T.
  5. by   USFguy
    Quote from Tony35NYC
    USFguy,

    I hear what you're saying about real estate in California. Its been a long time since I've lived in Cali and I don't know exactly what its like nowadays but property values have risen well past outrageous in most parts of the country. Where I am in New York is perhaps even worse. Our townhome is in a nice area just outside NYC, and its now worth more than double what we paid for it several years ago. We definitely could not afford to buy this place now, not even with our combined income. A tiny studio (about 700 sq ft) in Manhattan now goes for over $500,000, and a 1-bedroom condo (just a hundred or so more sq ft) cost almost $700,000. If you're a renter, you'd be hard-pressed to find a decent 2 bedroom in Manhattan for $1275. Nobody even thinks about buying property in or near Manhattan anyway, but at least you can still buy a house with $700,000 in Cali. Still, life in NYC has a unique energy that most people here wouldn't trade for anything in the world and a lot more people are moving here, despite the high cost of living, crime, horrible public schools, and the crowding. I can understand why some people would feel the same way about California---its a beautiful state, too. Nursing salaries aren't bad in NYC, but most people are renters and housing takes a HUGE bite out of your paycheck here, just like in Cali. I love the city. Great place to be if you're unattached, but a tough place to raise kids and this is the reason I want to get out.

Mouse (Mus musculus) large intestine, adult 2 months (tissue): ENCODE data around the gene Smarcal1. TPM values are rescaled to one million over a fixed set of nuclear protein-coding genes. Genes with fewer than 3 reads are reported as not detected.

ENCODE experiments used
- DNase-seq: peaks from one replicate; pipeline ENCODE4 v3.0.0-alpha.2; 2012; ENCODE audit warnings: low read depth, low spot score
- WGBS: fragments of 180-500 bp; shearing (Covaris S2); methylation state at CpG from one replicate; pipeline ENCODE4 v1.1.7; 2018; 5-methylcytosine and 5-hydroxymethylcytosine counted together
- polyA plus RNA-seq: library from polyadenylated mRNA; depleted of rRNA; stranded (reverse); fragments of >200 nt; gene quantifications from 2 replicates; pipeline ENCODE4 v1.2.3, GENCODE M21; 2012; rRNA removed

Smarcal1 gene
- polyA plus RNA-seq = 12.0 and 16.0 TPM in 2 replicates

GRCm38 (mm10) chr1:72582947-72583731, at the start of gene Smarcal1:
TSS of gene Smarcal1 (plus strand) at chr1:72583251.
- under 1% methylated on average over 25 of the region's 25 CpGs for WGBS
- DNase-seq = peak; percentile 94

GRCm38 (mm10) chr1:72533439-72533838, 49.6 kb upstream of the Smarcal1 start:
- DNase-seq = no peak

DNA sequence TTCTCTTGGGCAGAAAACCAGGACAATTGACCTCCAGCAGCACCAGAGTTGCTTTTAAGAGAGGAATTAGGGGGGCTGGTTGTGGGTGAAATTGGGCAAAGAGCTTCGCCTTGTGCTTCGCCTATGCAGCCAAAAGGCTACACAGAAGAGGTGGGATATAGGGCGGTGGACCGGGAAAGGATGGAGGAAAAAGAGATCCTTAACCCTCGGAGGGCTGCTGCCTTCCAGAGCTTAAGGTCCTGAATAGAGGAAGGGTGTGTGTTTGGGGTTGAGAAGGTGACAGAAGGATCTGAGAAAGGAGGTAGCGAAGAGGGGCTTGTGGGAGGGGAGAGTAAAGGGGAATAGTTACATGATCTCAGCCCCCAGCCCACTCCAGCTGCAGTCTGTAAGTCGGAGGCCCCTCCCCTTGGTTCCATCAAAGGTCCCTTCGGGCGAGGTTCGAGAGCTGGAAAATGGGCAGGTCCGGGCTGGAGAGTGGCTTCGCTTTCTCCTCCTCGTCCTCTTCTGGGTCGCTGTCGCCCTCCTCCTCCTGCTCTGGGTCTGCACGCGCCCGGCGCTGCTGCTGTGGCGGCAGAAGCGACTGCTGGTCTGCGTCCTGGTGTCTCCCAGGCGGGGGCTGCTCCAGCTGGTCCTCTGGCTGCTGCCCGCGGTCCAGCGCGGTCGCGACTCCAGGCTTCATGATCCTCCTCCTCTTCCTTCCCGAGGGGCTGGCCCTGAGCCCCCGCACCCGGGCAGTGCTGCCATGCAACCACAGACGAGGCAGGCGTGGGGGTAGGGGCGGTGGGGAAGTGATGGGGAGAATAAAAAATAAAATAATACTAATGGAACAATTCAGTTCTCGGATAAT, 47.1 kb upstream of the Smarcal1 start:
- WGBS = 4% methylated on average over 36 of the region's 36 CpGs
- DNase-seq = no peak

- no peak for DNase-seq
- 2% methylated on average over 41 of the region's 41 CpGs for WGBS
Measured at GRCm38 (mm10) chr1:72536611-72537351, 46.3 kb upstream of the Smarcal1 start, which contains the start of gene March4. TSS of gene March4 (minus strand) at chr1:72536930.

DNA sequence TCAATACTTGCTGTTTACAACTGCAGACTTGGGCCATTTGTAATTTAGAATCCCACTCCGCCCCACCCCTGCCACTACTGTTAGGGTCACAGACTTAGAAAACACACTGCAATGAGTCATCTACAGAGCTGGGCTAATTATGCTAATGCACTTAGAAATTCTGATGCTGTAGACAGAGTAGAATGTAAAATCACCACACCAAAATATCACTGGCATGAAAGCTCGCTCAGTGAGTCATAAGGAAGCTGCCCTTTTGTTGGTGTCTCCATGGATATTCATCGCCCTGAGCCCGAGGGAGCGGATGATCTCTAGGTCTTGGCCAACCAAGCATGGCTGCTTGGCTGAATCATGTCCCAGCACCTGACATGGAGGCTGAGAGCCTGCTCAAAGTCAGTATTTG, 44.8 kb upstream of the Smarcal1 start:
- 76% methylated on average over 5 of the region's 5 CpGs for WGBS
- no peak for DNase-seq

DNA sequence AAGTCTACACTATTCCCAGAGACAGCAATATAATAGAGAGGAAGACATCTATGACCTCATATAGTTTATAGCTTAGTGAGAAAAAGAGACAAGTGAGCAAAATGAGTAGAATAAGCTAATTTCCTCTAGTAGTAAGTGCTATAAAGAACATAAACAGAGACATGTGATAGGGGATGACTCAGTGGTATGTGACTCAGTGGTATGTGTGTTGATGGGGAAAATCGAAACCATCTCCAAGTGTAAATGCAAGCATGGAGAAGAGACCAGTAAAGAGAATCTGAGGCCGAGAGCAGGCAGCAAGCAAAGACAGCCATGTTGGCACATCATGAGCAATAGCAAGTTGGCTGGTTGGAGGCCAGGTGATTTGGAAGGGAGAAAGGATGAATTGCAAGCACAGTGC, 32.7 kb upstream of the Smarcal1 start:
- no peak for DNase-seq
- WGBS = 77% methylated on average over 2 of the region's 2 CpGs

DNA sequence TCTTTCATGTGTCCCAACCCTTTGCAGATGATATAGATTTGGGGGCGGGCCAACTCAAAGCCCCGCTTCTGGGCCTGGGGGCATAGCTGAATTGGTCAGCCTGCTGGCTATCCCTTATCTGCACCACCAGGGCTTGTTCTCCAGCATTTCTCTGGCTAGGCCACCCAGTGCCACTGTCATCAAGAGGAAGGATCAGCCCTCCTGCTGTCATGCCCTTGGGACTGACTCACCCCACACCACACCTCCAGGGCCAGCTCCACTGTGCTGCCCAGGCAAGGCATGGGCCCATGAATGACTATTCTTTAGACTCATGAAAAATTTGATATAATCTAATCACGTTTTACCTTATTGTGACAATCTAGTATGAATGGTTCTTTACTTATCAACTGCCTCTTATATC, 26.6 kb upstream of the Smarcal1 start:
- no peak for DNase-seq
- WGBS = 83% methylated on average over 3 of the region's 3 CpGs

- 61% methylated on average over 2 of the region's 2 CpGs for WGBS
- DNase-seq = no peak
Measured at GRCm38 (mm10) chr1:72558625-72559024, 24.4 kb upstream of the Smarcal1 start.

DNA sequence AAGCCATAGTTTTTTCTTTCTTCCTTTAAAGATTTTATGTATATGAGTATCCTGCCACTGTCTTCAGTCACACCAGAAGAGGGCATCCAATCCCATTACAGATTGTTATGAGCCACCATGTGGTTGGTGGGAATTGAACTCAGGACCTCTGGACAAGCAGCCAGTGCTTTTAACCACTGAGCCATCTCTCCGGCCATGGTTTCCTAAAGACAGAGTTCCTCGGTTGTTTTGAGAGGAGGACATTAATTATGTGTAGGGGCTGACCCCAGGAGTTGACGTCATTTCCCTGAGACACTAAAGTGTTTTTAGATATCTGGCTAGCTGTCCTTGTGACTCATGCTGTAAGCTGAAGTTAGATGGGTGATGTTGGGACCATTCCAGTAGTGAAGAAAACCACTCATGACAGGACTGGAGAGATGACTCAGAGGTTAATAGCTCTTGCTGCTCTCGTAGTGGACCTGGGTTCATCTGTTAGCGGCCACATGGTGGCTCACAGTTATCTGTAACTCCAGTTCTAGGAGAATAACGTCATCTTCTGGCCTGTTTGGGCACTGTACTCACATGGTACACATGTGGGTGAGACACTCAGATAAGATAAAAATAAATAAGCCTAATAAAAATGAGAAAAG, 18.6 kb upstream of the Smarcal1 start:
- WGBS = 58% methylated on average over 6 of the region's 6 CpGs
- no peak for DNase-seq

We were planning on moving to FL, but a lot of people are also moving to Florida and FL real estate and cost of living are rising too. I'd like to get a bigger place so my kids have a bit more space, and like you I'm also doing some research into making a move to an area that's a bit more affordable yet conducive to family life. I've already been down to FL a few times to check out different areas. Likewise, I recommend that you go over to TX and check things out on a sort of mini vacation before you move there. I've heard some not so positive things about nursing in certain parts of TX that corroborate what Lizz mentioned in the post preceding this one. Real estate is cheaper there (which is a good thing), but its also important to talk to people there and eventually go there and see for yourself if its what you're really looking for. Whatever you decide, I hope it works out well for you.

    T.

    Thanks for the advice.

    I will definitely visit a few times before I decide on the move to houston. I am also considering other locales such as ohio, florida, arizona, and oregon. Houston is coming out winner in terms of affordability, but like you said, it's a loser in other areas, such as nursing practice laws when compared to places like "california."